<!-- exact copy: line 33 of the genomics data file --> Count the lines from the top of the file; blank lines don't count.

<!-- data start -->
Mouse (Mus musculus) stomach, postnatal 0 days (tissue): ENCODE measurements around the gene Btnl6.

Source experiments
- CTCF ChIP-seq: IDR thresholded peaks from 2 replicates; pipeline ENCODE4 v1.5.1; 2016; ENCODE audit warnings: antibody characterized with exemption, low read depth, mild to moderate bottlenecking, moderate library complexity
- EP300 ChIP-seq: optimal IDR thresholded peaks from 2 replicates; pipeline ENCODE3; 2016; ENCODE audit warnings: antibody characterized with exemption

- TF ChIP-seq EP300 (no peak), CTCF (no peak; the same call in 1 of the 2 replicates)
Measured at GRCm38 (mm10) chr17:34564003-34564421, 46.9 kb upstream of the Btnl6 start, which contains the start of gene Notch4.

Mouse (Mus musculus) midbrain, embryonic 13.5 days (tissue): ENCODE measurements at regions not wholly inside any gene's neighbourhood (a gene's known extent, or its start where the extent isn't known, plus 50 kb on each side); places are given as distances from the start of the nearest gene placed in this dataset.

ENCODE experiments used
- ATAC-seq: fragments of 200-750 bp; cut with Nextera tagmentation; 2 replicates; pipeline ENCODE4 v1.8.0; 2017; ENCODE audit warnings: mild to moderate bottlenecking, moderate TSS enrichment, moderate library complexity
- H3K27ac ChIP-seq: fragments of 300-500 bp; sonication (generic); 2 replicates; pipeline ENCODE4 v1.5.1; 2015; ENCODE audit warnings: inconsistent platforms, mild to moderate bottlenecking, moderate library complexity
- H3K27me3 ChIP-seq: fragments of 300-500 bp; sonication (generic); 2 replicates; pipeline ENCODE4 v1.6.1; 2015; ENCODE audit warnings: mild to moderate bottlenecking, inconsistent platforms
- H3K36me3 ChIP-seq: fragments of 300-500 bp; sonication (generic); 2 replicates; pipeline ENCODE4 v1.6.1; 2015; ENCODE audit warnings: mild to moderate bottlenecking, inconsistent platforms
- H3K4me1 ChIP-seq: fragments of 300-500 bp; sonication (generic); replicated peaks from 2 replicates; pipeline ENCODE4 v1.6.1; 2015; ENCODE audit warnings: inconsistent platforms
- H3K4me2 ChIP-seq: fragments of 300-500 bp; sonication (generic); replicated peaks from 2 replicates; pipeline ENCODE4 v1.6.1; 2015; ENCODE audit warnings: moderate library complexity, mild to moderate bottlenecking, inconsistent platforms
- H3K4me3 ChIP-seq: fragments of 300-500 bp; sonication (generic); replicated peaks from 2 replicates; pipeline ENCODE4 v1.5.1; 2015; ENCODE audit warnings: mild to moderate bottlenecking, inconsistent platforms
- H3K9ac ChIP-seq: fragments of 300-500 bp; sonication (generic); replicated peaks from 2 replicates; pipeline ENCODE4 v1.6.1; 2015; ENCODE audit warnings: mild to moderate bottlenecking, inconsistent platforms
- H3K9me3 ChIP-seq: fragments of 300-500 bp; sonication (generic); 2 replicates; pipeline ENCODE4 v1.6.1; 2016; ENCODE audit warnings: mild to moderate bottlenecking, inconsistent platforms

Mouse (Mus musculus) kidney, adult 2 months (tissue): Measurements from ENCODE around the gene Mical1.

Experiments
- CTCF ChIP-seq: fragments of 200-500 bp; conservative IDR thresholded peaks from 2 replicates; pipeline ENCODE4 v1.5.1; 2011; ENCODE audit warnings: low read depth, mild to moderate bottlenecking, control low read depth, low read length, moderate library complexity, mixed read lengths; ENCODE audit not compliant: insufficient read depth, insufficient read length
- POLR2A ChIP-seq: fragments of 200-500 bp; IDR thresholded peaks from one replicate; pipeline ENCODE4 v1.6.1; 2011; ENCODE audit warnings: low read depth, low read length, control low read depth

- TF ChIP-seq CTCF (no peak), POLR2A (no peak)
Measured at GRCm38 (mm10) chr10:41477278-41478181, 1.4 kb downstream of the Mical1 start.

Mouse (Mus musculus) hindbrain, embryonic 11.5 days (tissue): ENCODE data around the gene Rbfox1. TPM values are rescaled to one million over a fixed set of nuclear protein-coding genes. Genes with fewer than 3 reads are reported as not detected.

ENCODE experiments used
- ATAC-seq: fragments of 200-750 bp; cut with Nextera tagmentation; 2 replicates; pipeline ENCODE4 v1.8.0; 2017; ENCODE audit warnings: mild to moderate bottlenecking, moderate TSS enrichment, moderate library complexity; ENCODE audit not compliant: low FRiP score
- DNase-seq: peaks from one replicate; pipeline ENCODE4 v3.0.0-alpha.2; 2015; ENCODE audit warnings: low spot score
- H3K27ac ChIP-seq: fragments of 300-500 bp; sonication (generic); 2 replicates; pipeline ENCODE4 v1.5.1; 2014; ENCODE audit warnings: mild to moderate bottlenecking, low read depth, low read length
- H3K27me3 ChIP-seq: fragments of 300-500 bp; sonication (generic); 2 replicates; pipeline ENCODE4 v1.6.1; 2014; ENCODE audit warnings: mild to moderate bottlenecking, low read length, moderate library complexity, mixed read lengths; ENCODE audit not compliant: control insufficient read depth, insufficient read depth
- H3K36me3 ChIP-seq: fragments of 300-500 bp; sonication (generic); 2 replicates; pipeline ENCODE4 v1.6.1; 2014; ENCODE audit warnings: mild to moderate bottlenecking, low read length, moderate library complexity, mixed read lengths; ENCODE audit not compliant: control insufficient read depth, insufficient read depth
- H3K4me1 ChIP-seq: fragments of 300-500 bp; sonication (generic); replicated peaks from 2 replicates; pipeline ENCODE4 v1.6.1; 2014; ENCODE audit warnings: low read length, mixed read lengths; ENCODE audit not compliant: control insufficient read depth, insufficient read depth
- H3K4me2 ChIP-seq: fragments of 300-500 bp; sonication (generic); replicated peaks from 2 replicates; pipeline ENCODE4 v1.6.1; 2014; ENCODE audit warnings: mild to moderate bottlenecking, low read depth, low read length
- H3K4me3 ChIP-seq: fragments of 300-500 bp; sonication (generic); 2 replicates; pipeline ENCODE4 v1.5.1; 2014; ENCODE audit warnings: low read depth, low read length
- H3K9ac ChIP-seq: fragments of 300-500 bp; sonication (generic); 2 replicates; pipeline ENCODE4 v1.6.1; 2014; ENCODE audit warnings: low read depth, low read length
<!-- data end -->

- H3K4me3 ChIP-seq: fragments of 300-500 bp; sonication (generic); 2 replicates; pipeline ENCODE4 v1.5.1; 2014; ENCODE audit warnings: low read depth, low read length